Kidding of course. I’m quoting Stephen Fry from QI and the Third QI Book of General Ignorance, a Christmas gift from Mrs P that I’m still dipping into. In this case, famous quotes that were never actually said by the people who were supposed to have said them.
Nigel Rees, of Quote Unquote fame, dubs this the tendency to misattribute catchy quotations to the famous as ‘Churchillian drfit’ while the editor of the Yale Book of Quotations dubs those speakers as ‘quote magnets’ because they attract the credit for many a clever quote.
That is usually Winston Churchill in the UK and Mark Twain in the US. Both are supposed to have used the line ‘Golf is a good walk spoiled’, but neither of them ever did say that.
Another misquote is ‘elementary, my dear Watson’. The line doesn’t appear in any of the Sherlock Holmes stories and was actually written more than twenty years later by P G Woodhouse, and then to poke fun at the great detective. The phrase appeared again in 1929 at the end of the first Holmes talkie movie and thus a false quote was born.
You could argue that, since Holmes is a fictional character, that it doesn’t matter in what medium the quote appears and it is fair game, especially when used in a self-mocking manner. But what about real people?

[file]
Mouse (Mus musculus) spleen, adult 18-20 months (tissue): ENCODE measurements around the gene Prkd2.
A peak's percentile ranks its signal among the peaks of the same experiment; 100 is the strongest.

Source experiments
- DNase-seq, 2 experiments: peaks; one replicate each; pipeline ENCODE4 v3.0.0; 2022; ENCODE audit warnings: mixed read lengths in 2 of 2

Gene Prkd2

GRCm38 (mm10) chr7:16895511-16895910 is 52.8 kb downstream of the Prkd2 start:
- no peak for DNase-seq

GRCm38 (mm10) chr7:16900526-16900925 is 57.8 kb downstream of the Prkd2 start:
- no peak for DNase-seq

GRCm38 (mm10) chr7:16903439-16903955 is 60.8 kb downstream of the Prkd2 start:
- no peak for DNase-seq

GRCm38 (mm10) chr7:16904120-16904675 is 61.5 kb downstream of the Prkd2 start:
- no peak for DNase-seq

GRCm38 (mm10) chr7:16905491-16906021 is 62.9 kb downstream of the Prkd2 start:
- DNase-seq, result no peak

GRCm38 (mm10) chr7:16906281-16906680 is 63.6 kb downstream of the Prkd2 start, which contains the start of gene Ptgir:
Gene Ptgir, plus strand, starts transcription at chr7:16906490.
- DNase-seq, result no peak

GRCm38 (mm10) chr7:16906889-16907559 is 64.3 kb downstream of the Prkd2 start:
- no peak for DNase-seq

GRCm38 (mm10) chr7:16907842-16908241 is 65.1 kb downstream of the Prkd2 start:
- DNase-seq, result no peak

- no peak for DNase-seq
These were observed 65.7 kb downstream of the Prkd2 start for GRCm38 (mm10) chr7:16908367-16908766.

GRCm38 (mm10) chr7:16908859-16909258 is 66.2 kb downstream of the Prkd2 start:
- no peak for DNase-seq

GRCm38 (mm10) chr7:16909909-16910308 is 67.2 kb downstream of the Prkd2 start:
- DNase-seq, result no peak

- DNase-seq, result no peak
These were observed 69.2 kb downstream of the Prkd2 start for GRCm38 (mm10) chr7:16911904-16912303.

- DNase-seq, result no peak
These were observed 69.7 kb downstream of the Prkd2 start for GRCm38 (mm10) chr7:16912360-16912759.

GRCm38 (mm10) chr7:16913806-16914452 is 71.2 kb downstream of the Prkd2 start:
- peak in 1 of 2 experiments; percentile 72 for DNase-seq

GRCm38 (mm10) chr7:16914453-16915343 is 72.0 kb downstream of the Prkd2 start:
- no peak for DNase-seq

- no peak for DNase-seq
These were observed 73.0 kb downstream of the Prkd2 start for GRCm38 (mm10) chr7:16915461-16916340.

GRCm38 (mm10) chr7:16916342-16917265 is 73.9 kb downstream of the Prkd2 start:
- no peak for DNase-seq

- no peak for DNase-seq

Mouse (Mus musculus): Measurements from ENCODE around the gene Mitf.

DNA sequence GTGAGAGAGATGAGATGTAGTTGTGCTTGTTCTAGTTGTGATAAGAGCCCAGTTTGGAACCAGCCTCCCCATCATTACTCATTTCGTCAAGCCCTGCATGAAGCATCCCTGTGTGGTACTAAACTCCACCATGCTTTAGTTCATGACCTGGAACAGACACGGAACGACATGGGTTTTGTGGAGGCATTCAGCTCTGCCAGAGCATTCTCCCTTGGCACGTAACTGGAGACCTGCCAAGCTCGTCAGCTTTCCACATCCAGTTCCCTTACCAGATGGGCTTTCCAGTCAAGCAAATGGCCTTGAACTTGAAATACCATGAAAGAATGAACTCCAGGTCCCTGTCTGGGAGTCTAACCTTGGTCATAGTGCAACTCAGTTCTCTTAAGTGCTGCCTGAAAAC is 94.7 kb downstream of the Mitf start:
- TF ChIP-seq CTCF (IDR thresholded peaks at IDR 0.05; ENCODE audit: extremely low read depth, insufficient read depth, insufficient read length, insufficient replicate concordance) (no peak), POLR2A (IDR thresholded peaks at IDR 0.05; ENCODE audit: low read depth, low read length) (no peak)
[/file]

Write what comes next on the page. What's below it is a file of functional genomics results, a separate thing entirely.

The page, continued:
Back to Churchill and when Lady Astor said to him: ‘Winston, if you were my husband, I’d poison your coffee’, and his reply: ‘If you were my wife, I’d drink it’. In fact, the joke predates the exchange by 40 years.
Oscar Wilde never said; ‘I am not young enough to know everything’ (it was J M Barrie). Nor did Einstein ever say: ‘Two things are infinite – the universe and human stupidity. And I’m not sure about the former’.
Andy Warhol admitted that his 15 minutes of fame line wasn’t his, although he did use it in a brochure in 1968. He was actually quoting someone else, variously attributed, including the photographer, Nat Finkelstein, the painter Larry Rivers and a Swedish museum curator named Pontus Hultén.
When Bessie Braddock said to Churchill: ‘Winston, you’re drunk’ he certainly did reply: ‘Madam, you are ugly, but I will be sober in the morning’. However, all he was doing was recycling an old gag that dates back to 1882.
I suppose the question is, does a quote become famous and quotable when someone famous uses it? Or is it because even though they didn’t say it, they should have done? When Oscar Wilde said: ‘I wish I had said that’ to James Whistler, the great artist replied: ‘You will, Oscar, you will’. Of course, it wasn’t quite like that.